UPDATED: Saakashvili Wanted By Ukraine's General Prosecutor’s Office
5 December, 2017

It has been a pretty dramatic day in Ukraine. After Ukrainian law enforcement officers turned up to the former Georgian president and ex-governor of Ukraine’s Odesa region Mikheil Saakashvili’s apartment this morning and tried to detain him, events took an unexpected turn.

A few hours and some violent clashes later (including one odd rooftop confrontation), hundreds of Saakashvili's supporters, joined by the politician himself, have marched to the parliament calling for the impeachment of President Petro Poroshenko.

Photo credit: Inna Sokolovska/UNIAN

The General Prosecutor’s office then announced that they put Saakashvili on the wanted list and asked the police to detain him.

Hromadske breaks down everything that has happened on December 5 so far.

Not a good morning

Around 8 a.m. David Sakvarelidze, the former Odesa region prosecutor and a Saakashvili supporter, wrote on his Facebook page that there had been an attempt to break into Saakashvili’s flat and urged his followers to come to the streets.

Shortly after, clashes erupted between Saakashvili’s supporters who gathered outside the apartment block and law enforcers. Meanwhile Saakashvili, in an apparent attempt to evade arrest, climbed onto the building’s roof. The politician, who was followed around by agents of the Security Service of Ukraine (SBU), reportedly threatened to jump off the building.

The bizarre confrontation ended in Saakashvili’s brief detention: after having carried the politician to a blue police minivan — the event that has now been well-documented in today’s media coverage — the law enforcers put him inside the car and attempted to drive off. But Saakashvili’s supporters blocked the road, smashed the car’s window and released their leader.

Freed Saakashvili, together with his supporters, marched across Kyiv’s Independence Square and onto the parliament while chanting for Poroshenko’s impeachment.

In reaction to the events, Ukrainian Prosecutor General Yuri Lutsenko called for Saakashvili to turn up to the SBU office tomorrow morning at 9 a.m.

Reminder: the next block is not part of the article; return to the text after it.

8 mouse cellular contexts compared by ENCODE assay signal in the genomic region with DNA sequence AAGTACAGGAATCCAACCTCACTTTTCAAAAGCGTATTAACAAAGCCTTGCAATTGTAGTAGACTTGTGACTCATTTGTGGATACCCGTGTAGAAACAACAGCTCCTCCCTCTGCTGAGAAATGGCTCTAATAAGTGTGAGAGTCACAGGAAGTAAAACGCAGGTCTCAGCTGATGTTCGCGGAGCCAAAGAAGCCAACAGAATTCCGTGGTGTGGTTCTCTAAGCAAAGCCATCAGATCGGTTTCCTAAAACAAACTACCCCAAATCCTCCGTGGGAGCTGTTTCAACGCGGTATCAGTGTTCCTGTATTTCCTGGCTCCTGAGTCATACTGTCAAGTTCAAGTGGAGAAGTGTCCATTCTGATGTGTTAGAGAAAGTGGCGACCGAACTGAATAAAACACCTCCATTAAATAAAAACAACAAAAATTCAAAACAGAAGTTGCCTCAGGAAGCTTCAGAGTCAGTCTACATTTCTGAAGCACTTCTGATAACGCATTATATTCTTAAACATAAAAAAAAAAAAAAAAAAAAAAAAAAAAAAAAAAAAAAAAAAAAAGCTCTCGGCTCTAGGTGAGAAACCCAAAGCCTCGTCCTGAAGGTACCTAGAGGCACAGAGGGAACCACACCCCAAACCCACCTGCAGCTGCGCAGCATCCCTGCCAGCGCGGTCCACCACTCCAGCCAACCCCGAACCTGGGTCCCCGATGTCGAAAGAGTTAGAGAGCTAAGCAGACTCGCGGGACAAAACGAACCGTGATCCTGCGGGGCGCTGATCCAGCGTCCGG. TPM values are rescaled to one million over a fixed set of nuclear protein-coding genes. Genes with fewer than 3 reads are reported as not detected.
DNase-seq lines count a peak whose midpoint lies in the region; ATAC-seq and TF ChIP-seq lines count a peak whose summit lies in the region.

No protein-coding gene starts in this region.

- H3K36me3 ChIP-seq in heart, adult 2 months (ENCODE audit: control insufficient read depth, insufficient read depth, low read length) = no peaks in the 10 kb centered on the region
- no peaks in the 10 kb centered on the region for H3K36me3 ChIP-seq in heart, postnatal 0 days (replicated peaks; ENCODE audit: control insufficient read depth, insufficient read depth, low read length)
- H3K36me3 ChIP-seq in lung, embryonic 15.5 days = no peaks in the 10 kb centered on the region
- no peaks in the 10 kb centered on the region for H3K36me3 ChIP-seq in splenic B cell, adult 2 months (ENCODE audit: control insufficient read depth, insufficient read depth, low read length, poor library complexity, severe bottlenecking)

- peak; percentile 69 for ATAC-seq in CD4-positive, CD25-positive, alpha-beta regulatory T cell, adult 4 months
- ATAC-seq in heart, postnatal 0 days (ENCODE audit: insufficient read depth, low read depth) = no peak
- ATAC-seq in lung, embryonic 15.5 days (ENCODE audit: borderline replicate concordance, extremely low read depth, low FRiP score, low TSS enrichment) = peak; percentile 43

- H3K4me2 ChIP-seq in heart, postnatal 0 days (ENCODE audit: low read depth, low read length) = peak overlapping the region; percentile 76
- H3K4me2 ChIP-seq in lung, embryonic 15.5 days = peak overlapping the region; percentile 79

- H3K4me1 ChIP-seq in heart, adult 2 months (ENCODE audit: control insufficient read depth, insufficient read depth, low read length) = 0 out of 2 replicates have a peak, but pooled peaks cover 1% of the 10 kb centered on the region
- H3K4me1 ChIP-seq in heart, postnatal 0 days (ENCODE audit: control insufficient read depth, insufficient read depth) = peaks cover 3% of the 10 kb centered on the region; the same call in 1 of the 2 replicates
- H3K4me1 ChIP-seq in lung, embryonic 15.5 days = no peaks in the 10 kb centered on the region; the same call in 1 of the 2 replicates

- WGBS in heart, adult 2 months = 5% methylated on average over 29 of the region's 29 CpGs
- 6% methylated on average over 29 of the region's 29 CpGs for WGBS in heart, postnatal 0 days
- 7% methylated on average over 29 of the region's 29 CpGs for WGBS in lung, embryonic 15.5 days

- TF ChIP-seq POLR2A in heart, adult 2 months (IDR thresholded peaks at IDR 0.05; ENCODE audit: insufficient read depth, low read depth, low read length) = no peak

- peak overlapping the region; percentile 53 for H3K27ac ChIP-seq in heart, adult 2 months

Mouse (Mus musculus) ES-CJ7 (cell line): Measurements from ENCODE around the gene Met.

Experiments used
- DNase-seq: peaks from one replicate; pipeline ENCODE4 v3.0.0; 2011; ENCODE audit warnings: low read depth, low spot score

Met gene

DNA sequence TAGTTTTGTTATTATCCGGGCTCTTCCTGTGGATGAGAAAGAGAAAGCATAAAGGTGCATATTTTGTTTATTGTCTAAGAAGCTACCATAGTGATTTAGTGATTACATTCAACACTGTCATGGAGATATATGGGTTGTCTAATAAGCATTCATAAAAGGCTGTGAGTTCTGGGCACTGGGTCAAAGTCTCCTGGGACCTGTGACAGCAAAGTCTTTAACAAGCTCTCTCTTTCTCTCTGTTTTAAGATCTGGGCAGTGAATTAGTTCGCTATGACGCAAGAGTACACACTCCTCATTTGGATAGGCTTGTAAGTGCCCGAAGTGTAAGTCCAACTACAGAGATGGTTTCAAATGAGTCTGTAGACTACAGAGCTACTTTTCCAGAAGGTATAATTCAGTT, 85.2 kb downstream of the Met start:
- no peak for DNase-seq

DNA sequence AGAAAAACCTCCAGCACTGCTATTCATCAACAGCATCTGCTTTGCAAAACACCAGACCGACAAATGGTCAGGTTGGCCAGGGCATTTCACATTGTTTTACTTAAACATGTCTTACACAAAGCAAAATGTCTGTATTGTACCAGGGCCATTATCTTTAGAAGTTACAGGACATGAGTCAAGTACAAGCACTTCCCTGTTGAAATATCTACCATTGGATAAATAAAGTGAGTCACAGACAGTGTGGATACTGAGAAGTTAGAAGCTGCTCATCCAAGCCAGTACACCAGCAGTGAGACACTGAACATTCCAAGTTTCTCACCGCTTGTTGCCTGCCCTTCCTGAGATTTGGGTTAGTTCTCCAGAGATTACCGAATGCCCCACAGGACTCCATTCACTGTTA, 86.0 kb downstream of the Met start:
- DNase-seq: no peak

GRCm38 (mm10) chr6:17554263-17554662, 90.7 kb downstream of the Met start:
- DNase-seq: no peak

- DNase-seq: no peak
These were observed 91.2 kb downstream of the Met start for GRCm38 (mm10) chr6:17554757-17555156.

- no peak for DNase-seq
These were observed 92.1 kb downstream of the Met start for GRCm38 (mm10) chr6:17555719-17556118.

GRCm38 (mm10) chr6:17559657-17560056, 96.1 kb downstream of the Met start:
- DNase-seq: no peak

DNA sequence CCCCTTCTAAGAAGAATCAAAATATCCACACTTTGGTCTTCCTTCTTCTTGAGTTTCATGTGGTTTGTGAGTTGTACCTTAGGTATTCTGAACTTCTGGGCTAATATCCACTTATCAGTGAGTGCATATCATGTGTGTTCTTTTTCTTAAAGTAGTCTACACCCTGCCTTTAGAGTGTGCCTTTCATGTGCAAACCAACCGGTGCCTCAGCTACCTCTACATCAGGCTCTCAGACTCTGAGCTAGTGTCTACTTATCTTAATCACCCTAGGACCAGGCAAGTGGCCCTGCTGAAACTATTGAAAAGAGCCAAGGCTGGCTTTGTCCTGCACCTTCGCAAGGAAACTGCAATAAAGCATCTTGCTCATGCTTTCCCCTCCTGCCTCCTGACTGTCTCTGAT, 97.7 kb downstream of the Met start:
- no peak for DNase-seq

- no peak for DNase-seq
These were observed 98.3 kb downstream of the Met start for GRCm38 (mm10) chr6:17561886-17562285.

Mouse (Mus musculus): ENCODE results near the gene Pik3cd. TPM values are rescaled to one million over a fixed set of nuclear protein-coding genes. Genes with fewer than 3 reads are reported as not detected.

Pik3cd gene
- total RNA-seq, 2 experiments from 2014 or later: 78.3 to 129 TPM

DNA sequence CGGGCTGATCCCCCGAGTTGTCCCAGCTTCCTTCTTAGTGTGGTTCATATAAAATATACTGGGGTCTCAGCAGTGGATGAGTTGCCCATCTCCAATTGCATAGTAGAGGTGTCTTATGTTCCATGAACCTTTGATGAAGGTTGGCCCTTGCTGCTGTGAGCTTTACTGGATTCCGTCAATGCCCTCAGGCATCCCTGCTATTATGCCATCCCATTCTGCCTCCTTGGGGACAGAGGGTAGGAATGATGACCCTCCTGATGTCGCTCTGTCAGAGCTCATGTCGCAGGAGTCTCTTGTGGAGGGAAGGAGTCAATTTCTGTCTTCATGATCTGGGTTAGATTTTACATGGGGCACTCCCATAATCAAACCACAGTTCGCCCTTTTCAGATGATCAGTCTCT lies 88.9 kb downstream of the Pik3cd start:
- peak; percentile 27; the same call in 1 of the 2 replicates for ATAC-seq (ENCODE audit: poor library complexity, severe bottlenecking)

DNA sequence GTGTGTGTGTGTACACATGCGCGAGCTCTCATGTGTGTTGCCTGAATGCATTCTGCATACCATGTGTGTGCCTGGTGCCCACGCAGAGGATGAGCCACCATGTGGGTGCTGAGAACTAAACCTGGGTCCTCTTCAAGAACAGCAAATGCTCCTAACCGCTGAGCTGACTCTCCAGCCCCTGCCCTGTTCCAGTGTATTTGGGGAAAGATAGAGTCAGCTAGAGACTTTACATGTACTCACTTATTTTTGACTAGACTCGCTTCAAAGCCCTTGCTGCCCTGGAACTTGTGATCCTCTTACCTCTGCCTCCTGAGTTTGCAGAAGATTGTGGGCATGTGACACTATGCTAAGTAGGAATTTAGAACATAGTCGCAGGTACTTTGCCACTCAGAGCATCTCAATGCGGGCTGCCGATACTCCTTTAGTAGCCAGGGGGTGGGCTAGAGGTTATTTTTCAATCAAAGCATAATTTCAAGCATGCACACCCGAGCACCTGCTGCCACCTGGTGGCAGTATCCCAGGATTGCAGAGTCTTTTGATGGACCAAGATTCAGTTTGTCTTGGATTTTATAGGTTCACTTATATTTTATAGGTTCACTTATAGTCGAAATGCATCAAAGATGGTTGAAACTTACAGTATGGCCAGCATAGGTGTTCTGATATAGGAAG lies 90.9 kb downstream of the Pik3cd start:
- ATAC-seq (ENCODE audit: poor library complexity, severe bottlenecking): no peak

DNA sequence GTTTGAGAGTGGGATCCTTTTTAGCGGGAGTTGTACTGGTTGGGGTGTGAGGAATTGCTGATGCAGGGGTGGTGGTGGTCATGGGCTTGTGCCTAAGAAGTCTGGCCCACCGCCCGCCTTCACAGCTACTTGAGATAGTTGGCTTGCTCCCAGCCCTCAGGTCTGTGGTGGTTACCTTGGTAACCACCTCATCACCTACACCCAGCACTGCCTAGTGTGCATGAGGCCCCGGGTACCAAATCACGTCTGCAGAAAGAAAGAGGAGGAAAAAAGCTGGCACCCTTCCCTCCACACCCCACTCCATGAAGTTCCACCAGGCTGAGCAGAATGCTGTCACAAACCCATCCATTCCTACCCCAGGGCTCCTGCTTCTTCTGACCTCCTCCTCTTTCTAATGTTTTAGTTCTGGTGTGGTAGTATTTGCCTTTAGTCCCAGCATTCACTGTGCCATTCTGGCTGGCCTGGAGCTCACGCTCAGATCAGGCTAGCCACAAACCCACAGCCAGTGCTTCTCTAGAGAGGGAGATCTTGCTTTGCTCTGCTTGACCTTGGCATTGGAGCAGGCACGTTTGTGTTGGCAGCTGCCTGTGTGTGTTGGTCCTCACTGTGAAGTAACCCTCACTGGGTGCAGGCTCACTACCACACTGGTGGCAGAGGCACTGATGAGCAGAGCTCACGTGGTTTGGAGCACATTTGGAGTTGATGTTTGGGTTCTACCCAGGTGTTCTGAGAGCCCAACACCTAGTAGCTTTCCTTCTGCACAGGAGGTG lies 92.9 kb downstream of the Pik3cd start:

“I am calling for Saakashvili to show his manly courage,” Lutsenko said at the Ukrainian parliament around 5 p.m. “And turn up to the investigator and obtain the investigation documents in a legal way.”

The spokesman of the General Prosecutor’s office Andriy Lysenko later told Hromadske that Saakashvili has been put on the wanted list.

“The General Prosecutor’s office prepared and handed over the decree on putting Saakashvili, who previously escaped detention, on a wanted list to the Head of the National Police Serhiy Knyazev,” he said.

What is Saakashvili being accused of?

During a press briefing this afternoon, Ukraine’s Prosecutor General Yuri Lutsenko announced the official reason behind Saakashvili’s detention: according to him, fugitive oligarch Serhiy Kurchenko — a close ally of ousted former President Viktor Yanukovych — had financed Saakashvili.

Lutsenko claims that Saakashvili took $500,000 from the pro-Russian businessman who is now hiding in Russia.

“Using Kurchenko’s money, Saakashvili carried out protests aimed at seizing the [Ukrainian] government and restoring control over their assets for people close to Yanukovych,” he said.

The Prosecutor General's office also released an audio recording allegedly featuring a phone conversation between Kurchenko and Saakashvili, during which the two men discuss cooperation.

Lawyer Markian Halabala told Hromadske that Saakashvili was detained for “supporting a criminal organization.”

Saakashvili vehemently denies all the accusations. He wrote on his Facebook page that he “barely knows who Kurchenko is.” Earlier, he told a Hromadske journalist, who was at the scene of the clashes, that Lutsenko’s accusations are “absolutely fake.”

The aftermath

According to the press secretary of the National Police Oksana Blyshchyk, nine people were detained in relation to the December 5 events. Some of them were released shortly afterward.

Blyshchyk also said that she doesn’t know yet about the amount of people who were injured during the clashes.

The Kyiv Prosecutor’s Office has announced that they have started criminal proceedings with regards to the lawmakers who “impeded the job of the law enforcers who were trying to detain Saakashvili.”

The spokesperson of the Kyiv Prosecutor’s Office told Hromadske that these pre-trial investigations will be carried  at the SBU headquarters in Kyiv.


This comes just two days after an anti-Poroshenko protest organized by Saakashvili’s Movement of New Forces political party. Thousands of protesters marched through Kyiv on December 3 calling for Poroshenko’s impeachment.

Earlier this year, Ukrainian President Petro Poroshenko stripped Saakashvili of his Ukrainian citizenship while the politician was outside the country. However, in September, Saakashvili managed to re-enter Ukraine when his supporters broke through the border and carried him onto Ukrainian territory.

READ MORE: Borderline Chaos: What’s Behind Ukraine’s Saakashvili Circus

/By Maria Romanenko, Matthew Kupfer and Sofia Fedeczko